It’s no secret 2021 was one for the record books. With a second year of COVID-19 under the belts of Culpeper County residents, they all seemed to rise above it and make the best despite bumps in the road.
The changes throughout the county be it social or political, are palpable.
Here’s a glance back at Culpeper spanning the last 365 days.
As the pandemic continued to rage throughout the country and Commonwealth, Culpeper County did not remain untouched.
In January 2021, Culpeper reported 23 total deaths and 3,119 cases since the beginning of the pandemic in March 2020.
According to the Virginia Department of Health, there were 73 deaths and 5,314 cases in 2021.
Since March 2021, there have been 96 deaths and 8,433 cases in Culpeper County.
In January 2021, there were 317,913 cases and 5,191 deaths statewide.
Currently, there have been over 1.16 million cases and over 15,000 deaths.
Culpeper County Public School began publishing a weekly report of the impact of COVID-19 in its 12 schools on Aug. 27.
The first report, accounting for Aug. 21-27, indicated 28 confirmed cases among students and three among staff.
The same report showed 101 students in quarantine - 22 from close contact in school and 79 outside of school. Only one district teacher entered quarantine, and it was due to contact with an infected person outside of school.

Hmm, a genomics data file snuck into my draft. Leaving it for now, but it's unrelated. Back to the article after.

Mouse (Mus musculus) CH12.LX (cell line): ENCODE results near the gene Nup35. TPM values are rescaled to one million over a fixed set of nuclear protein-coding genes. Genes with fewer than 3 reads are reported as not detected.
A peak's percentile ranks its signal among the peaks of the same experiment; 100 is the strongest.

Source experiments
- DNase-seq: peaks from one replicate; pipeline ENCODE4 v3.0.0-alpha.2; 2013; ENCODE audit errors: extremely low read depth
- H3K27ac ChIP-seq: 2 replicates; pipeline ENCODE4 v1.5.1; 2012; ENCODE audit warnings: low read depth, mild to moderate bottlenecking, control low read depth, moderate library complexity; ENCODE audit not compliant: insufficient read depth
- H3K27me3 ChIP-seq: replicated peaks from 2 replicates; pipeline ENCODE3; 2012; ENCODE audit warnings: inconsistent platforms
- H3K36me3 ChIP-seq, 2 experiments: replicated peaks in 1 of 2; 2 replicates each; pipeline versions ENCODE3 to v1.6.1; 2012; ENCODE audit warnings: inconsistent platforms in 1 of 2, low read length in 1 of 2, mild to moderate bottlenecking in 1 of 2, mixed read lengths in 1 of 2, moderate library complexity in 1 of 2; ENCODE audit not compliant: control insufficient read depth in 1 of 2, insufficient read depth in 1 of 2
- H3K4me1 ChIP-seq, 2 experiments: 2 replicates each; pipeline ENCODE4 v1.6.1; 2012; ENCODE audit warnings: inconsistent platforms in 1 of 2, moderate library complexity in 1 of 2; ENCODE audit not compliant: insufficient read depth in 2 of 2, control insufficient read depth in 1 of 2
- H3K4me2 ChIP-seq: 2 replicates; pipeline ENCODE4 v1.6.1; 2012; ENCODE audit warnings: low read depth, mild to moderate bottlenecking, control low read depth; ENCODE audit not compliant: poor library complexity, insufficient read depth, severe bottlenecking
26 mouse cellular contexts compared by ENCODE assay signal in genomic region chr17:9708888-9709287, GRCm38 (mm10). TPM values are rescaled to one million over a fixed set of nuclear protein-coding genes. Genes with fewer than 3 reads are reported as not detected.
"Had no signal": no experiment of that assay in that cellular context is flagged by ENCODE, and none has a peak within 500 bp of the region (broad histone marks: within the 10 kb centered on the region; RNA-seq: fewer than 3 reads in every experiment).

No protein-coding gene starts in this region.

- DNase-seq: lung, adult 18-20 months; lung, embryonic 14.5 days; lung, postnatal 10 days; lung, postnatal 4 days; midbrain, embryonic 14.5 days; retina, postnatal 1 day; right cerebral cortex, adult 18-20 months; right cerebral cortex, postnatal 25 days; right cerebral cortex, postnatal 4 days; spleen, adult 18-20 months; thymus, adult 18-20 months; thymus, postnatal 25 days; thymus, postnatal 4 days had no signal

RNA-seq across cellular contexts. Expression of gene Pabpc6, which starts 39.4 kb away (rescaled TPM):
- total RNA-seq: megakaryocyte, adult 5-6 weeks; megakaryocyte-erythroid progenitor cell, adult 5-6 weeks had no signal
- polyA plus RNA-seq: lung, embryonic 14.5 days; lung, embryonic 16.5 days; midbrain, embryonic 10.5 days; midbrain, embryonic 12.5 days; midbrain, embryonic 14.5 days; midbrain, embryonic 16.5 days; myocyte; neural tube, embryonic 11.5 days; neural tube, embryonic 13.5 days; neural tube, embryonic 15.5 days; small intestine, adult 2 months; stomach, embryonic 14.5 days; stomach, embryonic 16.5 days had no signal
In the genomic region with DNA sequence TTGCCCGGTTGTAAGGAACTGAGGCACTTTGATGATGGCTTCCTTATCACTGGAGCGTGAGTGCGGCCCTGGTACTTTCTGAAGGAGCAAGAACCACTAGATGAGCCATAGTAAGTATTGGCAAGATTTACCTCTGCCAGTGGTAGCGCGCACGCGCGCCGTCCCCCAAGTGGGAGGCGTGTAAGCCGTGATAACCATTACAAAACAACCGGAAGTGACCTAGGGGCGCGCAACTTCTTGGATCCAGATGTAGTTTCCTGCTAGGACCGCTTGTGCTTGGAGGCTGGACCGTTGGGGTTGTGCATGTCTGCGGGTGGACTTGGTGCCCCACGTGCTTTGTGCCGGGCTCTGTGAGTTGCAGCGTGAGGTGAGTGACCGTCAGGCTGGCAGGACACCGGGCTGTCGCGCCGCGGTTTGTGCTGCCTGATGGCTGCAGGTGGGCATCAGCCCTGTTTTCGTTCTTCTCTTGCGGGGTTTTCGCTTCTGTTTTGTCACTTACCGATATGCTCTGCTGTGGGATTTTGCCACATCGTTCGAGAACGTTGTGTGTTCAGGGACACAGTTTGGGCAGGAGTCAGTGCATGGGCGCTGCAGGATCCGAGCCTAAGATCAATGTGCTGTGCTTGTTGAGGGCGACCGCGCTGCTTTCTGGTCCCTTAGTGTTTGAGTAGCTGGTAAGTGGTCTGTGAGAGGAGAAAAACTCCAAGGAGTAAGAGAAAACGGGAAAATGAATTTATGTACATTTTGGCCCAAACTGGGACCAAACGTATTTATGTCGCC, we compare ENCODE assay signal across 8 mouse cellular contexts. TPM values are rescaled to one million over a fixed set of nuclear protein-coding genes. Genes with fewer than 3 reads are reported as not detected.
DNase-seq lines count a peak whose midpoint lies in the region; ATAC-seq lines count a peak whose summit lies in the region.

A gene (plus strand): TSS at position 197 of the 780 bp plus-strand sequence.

Four months later, a report accounting for Dec. 11-17 confirmed 55 cases among students and five among staff.
A same report showed 213 students in quarantine - 129 from close contact in school and 84 outside of school. Five district staff entered quarantine due to close contact at school.
Data collection for the report begins on Saturday and runs through Friday. Reports are published on Friday afternoons and can be found online at www.culpeperschools.org.
During a Feb. 9 meeting, Culpeper Town Council voted 5-4 Lake Pelham should be renamed and referred the matter to the committee for further action.
Although never formally adopted by the council, the man-made body near Route 29 has been referred to as Lake Pelham for decades. The origin of the name, which is after John Pelham, an Alabama slave owner who died in Culpeper after being wounded in battle, is unclear.